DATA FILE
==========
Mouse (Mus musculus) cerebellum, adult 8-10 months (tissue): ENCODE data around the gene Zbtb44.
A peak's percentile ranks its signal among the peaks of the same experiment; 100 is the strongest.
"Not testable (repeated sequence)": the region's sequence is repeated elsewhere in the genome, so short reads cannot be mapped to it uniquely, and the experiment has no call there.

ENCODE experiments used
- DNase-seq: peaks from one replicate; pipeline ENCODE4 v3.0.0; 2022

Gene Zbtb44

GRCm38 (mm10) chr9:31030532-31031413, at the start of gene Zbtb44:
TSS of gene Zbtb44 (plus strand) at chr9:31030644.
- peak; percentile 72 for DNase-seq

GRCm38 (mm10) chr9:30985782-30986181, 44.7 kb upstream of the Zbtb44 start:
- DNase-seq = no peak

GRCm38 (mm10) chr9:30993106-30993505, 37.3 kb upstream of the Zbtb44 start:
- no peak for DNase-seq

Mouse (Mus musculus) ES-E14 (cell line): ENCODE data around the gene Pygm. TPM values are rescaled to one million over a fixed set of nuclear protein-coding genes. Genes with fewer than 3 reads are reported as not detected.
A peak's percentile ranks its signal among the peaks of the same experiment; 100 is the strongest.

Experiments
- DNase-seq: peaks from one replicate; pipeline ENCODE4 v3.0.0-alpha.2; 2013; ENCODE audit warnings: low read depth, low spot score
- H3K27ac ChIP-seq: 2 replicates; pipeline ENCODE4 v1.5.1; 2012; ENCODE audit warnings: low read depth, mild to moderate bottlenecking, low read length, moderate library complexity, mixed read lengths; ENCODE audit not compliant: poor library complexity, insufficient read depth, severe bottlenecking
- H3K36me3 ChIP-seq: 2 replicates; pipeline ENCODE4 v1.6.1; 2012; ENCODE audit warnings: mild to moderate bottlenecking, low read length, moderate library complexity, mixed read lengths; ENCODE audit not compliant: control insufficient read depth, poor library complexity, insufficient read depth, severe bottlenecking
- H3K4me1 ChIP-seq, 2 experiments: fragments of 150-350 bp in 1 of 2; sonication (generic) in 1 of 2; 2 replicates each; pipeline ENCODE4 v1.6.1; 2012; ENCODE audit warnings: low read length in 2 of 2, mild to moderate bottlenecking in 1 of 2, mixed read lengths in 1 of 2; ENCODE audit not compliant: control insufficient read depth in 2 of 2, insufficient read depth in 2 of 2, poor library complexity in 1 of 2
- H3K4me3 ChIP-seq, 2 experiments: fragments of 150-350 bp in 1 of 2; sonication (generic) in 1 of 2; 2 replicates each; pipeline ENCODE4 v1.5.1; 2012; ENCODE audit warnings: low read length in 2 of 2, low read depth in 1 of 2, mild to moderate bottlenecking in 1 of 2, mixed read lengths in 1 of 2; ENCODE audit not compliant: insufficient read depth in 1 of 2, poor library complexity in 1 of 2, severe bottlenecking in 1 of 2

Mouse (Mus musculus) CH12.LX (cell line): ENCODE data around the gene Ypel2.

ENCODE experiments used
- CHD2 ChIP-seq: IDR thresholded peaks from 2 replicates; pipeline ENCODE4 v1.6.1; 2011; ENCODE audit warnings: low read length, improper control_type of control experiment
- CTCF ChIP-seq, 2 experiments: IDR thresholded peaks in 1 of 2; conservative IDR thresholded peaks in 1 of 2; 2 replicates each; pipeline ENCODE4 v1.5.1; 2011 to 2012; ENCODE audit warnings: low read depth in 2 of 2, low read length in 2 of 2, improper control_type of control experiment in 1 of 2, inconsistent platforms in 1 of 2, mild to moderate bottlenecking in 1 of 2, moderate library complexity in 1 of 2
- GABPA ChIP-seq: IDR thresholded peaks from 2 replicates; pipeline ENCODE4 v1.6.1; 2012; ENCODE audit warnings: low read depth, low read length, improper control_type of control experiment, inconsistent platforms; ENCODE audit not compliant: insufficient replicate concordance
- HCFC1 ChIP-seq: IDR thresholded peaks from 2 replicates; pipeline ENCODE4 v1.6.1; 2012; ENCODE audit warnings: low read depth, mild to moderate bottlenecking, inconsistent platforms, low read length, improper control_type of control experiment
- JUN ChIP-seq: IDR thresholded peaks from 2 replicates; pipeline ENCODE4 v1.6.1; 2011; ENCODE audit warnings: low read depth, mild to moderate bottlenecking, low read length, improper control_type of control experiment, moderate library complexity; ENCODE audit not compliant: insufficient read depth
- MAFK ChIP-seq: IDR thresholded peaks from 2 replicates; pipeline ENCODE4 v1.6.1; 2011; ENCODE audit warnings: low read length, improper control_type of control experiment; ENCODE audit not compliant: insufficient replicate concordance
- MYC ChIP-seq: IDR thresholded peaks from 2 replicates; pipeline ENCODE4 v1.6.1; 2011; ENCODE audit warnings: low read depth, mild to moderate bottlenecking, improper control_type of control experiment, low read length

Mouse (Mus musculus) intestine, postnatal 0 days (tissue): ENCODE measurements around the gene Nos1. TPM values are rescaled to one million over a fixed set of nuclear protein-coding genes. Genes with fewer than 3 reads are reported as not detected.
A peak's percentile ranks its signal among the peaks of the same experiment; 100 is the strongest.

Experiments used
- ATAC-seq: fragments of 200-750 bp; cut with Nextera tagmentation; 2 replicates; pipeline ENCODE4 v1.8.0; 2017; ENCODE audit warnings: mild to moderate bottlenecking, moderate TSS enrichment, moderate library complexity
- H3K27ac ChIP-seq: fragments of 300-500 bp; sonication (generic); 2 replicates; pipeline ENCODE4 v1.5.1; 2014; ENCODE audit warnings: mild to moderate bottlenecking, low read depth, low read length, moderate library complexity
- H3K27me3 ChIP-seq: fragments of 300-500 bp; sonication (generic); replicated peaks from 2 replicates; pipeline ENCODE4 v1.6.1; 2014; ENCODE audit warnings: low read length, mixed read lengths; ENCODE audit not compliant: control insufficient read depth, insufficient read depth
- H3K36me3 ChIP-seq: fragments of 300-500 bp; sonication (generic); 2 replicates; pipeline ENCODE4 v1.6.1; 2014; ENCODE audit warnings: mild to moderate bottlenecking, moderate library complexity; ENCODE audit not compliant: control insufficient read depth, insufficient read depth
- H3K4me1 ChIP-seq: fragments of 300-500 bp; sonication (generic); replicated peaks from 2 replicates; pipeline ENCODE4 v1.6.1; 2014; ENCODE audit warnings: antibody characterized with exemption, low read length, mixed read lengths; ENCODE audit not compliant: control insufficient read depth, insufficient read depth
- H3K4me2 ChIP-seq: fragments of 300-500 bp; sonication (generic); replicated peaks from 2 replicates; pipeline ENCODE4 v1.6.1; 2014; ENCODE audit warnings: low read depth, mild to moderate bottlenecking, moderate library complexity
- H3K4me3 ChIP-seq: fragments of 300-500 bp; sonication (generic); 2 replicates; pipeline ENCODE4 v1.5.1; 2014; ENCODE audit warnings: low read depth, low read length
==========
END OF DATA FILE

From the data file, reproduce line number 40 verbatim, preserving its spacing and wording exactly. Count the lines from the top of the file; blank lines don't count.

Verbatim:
- H3K4me3 ChIP-seq: fragments of 300-500 bp; sonication (generic); 2 replicates; pipeline ENCODE4 v1.5.1; 2014; ENCODE audit warnings: low read depth, low read length